GeographyEdit

 
Bavarian Alps, view from Murnau

The term in its wider sense refers to that part of the Eastern Alps that lies on Bavarian state territory. However it is traditionally understood that the Bavarian Alps are only those ranges between the rivers Lech and Saalach (Altbayern). In this narrower sense, the Allgäu Alps in Swabia, which have only been part of Bavaria in more recent times, and the Berchtesgaden Alps in the east are not considered part of the Bavarian Alps.

The term is frequently used, but does not correspond to the common classification of the Eastern Alps (AVE) developed by the German, Austrian and South Tyrol Alpine Clubs. It should not be confused with the term Bavarian Prealps either. The latter only covers the Bavarian section of the prealps between the River Loisach in the west and the River Inn in the east.

According to the Italian Partizione delle Alpi classification, the Bavarian Alps (Alpi Bavaresi) comprise the Allgäu and Lechtal Alps as well as the adjacent Achen Lake mountains.

 
View from the Jenner onto the Königssee

Notable summitsEdit

The Bavarian Alps in their broader sense include the following parts of the mountain ranges listed − in this tabular overview sorted according to AVE roughly from west to east and with maximum heights above sea level (NN). The highest peaks and elevations shown relate to that part of the mountain group that lies in Bavaria, and not to the overall group. For example, the highest mountain of the Allgäu Alps, the 2,657 m above sea level (AA) high Großer Krottenkopf, lies in Tyrol and is not shown in the table.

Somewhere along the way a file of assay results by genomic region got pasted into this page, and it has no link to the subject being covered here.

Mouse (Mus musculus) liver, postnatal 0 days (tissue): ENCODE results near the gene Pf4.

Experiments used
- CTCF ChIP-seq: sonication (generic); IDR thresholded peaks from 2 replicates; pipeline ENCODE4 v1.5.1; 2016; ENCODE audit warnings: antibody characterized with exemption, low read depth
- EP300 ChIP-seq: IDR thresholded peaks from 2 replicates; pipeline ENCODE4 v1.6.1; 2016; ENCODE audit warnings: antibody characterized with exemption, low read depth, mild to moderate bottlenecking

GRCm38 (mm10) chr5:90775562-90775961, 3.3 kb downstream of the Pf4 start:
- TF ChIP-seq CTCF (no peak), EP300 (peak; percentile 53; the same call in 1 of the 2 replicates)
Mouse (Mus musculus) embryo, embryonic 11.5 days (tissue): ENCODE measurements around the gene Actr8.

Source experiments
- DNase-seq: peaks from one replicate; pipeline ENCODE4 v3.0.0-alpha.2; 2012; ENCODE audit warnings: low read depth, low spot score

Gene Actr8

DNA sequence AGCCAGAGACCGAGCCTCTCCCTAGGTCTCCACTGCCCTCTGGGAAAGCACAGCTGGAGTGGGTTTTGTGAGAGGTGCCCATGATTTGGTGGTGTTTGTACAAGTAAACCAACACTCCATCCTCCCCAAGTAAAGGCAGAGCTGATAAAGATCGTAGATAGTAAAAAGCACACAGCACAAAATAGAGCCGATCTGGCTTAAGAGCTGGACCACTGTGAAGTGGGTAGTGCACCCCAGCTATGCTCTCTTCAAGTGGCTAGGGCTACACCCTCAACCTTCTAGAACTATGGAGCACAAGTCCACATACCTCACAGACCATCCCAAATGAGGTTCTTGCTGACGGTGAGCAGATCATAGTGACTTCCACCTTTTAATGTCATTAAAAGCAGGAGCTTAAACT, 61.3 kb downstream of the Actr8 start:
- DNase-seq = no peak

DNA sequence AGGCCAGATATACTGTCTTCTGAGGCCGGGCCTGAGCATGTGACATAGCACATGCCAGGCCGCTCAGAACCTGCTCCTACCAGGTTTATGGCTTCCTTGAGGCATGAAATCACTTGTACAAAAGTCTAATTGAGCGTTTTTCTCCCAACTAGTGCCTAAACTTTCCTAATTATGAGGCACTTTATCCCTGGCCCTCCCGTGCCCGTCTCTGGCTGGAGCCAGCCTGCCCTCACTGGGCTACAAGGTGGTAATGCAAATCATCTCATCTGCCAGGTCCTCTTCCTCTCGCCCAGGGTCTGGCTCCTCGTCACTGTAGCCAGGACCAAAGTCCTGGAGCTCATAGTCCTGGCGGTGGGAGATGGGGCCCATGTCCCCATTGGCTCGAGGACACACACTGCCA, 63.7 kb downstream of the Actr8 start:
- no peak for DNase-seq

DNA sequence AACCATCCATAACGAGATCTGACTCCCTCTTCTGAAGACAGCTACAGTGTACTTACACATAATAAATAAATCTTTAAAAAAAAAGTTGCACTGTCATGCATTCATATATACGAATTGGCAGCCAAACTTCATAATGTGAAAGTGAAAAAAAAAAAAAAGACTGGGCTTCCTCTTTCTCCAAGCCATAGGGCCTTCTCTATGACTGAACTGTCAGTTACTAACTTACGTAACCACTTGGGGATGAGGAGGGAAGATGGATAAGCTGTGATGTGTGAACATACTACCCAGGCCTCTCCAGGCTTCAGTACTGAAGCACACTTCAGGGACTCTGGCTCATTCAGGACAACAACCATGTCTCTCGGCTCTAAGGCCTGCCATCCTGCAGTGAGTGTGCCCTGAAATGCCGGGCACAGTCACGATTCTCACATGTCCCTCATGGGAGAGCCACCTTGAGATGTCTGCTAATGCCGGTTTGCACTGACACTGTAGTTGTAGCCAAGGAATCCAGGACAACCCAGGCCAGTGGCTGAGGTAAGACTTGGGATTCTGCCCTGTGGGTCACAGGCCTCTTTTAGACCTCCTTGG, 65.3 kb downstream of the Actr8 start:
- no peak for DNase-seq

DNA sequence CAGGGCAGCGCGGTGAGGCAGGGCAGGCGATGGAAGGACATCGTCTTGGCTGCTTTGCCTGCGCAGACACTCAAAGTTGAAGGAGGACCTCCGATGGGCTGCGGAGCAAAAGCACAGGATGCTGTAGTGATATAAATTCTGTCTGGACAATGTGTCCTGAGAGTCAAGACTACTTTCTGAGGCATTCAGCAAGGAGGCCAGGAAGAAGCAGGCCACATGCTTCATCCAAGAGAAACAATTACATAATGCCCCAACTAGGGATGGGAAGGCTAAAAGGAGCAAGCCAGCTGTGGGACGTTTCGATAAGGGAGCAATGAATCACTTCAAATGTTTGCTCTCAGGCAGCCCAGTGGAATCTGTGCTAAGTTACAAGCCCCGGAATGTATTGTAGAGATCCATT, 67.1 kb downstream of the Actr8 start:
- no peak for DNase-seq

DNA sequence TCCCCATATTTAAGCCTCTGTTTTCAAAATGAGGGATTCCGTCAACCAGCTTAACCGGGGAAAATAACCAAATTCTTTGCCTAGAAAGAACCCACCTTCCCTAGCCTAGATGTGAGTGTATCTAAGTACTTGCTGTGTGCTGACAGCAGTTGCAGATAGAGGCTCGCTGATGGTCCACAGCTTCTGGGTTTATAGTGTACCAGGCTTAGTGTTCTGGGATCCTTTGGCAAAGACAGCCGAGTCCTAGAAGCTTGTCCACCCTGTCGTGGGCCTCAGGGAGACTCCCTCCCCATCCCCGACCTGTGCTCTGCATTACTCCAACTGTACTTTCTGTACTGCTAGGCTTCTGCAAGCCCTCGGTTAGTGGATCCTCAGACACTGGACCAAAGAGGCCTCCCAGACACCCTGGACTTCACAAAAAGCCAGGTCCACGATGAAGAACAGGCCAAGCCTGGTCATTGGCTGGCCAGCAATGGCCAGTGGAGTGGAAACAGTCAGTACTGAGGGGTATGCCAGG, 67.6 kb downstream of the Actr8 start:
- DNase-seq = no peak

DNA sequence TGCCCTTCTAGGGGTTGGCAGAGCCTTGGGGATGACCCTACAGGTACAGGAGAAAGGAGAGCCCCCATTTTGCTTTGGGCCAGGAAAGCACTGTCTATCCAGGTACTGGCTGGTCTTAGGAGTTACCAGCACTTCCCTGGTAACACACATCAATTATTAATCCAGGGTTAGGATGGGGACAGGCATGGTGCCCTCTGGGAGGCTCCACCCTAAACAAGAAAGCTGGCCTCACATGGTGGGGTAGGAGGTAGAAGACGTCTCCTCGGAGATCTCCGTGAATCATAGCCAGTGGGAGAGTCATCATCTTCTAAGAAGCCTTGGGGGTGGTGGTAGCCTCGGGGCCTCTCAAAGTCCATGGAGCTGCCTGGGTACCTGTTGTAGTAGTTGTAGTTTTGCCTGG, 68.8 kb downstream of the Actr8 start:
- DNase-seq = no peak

The highest peak in the Bavarian Alps and in Germany as a whole is the Zugspitze. It lies in the western part of the Wetterstein range and has a high Alpine character with its height of 2,962 m above NN as well as its two small glaciers.

By clicking on the word "List" in the various rows of the Lists column, a list other mountains in the particular range may be viewed (noting that some of them will be outside Bavaria or the Bavarian Alps). The table may be sorted by clicking on the sort symbols in the column headers.

 
Zugspitze Massif with Zugspitze peak (left), the highest mountain in Germany (view from Fern Pass in the southwest)
Range

Lists

Proportion
in Bavarian Alps
Highest peak
on Bavarian state territory
Height
Allgäu Alps List part Hochfrottspitze 2,649 m (8,691 ft)
Ammergau Alps List most Kreuzspitze 2,185 m (7,169 ft)
Wetterstein List part Zugspitze 2,962 m (9,718 ft)
Bavarian Prealps[1] List part Krottenkopf 2,086 m (6,844 ft)
Karwendel[2] List part Östliche Karwendelspitze 2,538 m (8,327 ft)
Chiemgau Alps List most Sonntagshorn 1,961 m (6,434 ft)
Berchtesgaden Alps List part Watzmann 2,713 m (8,901 ft)

LandscapeEdit

Like the Alps as a whole, the Bavarian Alps as part of the Northern Limestone Alps were heavily influenced by the last ice age. Cirques, lakes and typical U-shaped valleys were formed by the glaciers. Depositions by ice age rivers and glaciers left behind a gently rolling landscape in the Alpine Foreland with lakes and bogs.

ReferencesEdit

  1. ^ Bavarian Prealps subdivided into: Ester Mountains, Walchensee Mountains, Benediktenwand
    Group and Mangfall Mountains
  2. ^ Karwendel: main part of the range lies in Austrian Tyrol

SourcesEdit

  • DAV. Alpenvereins-Jahrbuch, "Berg '84": Die Einteilung der Ostalpen
  • Bogner Franz X. (2011). Die deutschen Alpen aus der Luft. Rosenheimer Verlag, ISBN 978-3475540752.

External linksEdit